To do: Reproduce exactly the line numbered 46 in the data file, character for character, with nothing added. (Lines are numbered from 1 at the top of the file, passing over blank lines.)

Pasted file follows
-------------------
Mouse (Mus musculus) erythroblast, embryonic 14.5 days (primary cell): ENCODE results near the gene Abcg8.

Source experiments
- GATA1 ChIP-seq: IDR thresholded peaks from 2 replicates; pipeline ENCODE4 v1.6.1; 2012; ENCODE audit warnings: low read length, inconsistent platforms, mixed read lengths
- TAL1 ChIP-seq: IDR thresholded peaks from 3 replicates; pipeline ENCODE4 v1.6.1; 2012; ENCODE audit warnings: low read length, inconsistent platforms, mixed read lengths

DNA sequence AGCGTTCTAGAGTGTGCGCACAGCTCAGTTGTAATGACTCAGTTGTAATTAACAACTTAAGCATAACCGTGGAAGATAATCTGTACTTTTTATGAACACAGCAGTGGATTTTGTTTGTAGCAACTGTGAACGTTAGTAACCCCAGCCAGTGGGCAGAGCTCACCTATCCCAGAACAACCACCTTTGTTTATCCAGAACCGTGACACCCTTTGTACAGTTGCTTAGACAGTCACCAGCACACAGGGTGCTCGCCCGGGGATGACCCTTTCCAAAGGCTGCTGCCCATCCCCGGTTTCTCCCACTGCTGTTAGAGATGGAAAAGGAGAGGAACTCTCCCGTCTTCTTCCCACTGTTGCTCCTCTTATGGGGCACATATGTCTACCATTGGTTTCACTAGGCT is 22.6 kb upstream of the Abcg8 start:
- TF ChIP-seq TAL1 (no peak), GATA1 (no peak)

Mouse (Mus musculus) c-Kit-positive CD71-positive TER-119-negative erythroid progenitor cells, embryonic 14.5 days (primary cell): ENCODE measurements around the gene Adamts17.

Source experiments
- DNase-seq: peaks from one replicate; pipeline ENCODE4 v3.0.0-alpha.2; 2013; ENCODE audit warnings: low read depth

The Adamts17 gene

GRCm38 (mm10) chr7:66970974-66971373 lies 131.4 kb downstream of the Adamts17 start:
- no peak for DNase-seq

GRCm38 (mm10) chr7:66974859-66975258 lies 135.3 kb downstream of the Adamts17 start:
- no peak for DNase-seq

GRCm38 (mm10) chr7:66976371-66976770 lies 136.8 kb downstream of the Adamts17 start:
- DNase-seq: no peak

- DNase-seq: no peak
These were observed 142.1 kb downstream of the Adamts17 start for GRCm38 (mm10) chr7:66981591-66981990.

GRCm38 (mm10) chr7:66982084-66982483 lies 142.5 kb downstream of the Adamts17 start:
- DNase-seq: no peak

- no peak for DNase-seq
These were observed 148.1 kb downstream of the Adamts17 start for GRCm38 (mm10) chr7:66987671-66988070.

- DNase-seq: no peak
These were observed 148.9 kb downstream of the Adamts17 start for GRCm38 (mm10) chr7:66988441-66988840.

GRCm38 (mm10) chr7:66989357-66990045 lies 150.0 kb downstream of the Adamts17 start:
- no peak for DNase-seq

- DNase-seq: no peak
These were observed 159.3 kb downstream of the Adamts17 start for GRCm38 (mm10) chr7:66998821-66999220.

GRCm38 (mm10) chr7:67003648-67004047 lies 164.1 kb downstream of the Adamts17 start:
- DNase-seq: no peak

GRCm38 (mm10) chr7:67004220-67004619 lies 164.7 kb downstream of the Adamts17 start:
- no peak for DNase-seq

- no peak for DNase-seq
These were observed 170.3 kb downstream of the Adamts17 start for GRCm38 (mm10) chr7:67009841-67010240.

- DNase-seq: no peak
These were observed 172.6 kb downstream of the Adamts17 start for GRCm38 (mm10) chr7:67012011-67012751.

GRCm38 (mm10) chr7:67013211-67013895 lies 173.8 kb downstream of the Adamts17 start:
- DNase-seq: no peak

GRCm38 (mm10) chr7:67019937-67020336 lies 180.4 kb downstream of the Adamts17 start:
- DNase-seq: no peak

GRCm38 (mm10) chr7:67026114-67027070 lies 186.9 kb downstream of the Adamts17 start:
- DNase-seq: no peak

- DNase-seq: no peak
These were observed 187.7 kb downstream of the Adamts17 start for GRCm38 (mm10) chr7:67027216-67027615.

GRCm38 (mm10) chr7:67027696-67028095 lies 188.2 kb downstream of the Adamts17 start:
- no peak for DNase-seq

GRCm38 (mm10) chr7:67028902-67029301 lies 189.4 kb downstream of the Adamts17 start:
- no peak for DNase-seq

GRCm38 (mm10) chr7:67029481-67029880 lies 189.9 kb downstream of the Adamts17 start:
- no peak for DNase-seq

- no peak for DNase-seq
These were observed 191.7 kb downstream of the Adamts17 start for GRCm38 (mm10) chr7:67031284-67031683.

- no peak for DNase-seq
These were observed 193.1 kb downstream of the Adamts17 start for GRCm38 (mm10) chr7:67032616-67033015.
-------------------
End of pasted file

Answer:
- no peak for DNase-seq